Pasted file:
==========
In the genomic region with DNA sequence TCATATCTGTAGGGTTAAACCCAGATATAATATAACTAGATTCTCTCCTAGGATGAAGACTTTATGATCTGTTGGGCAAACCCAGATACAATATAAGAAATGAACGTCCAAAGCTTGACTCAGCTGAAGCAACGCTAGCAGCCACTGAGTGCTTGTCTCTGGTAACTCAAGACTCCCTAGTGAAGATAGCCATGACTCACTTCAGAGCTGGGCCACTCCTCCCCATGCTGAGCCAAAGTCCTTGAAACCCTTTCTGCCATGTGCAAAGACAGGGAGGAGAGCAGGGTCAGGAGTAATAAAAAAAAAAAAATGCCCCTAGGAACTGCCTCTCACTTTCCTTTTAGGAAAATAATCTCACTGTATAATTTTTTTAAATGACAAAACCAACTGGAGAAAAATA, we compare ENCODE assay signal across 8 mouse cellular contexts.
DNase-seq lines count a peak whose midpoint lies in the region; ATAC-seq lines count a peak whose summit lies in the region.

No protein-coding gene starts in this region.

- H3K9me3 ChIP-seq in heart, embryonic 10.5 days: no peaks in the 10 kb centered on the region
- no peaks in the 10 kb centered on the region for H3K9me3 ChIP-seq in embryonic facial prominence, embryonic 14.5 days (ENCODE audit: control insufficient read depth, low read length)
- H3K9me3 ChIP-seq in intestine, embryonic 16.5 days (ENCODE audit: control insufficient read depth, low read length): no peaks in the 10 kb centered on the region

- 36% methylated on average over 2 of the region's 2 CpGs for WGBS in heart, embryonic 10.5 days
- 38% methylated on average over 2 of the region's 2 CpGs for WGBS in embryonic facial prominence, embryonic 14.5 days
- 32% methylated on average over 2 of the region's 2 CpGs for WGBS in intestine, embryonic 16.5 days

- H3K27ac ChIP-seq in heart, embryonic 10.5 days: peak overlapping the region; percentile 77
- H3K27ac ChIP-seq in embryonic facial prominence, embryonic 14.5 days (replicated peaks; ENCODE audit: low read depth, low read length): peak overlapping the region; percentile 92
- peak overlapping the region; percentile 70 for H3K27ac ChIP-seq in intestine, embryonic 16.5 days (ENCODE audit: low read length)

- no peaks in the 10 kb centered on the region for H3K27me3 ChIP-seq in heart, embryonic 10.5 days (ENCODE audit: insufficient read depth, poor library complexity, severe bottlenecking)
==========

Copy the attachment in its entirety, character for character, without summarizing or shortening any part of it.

In the genomic region with DNA sequence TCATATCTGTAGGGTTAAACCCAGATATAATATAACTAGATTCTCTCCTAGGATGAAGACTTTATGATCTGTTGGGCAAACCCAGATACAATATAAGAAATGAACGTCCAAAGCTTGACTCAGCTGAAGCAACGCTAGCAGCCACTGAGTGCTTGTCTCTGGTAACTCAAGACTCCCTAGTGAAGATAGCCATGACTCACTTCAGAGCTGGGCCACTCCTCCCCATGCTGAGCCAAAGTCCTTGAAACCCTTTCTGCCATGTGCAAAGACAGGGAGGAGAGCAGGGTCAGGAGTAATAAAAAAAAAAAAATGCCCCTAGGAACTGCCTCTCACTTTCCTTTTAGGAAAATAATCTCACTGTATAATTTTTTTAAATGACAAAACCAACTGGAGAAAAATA, we compare ENCODE assay signal across 8 mouse cellular contexts.
DNase-seq lines count a peak whose midpoint lies in the region; ATAC-seq lines count a peak whose summit lies in the region.

No protein-coding gene starts in this region.

- H3K9me3 ChIP-seq in heart, embryonic 10.5 days: no peaks in the 10 kb centered on the region
- no peaks in the 10 kb centered on the region for H3K9me3 ChIP-seq in embryonic facial prominence, embryonic 14.5 days (ENCODE audit: control insufficient read depth, low read length)
- H3K9me3 ChIP-seq in intestine, embryonic 16.5 days (ENCODE audit: control insufficient read depth, low read length): no peaks in the 10 kb centered on the region

- 36% methylated on average over 2 of the region's 2 CpGs for WGBS in heart, embryonic 10.5 days
- 38% methylated on average over 2 of the region's 2 CpGs for WGBS in embryonic facial prominence, embryonic 14.5 days
- 32% methylated on average over 2 of the region's 2 CpGs for WGBS in intestine, embryonic 16.5 days

- H3K27ac ChIP-seq in heart, embryonic 10.5 days: peak overlapping the region; percentile 77
- H3K27ac ChIP-seq in embryonic facial prominence, embryonic 14.5 days (replicated peaks; ENCODE audit: low read depth, low read length): peak overlapping the region; percentile 92
- peak overlapping the region; percentile 70 for H3K27ac ChIP-seq in intestine, embryonic 16.5 days (ENCODE audit: low read length)

- no peaks in the 10 kb centered on the region for H3K27me3 ChIP-seq in heart, embryonic 10.5 days (ENCODE audit: insufficient read depth, poor library complexity, severe bottlenecking)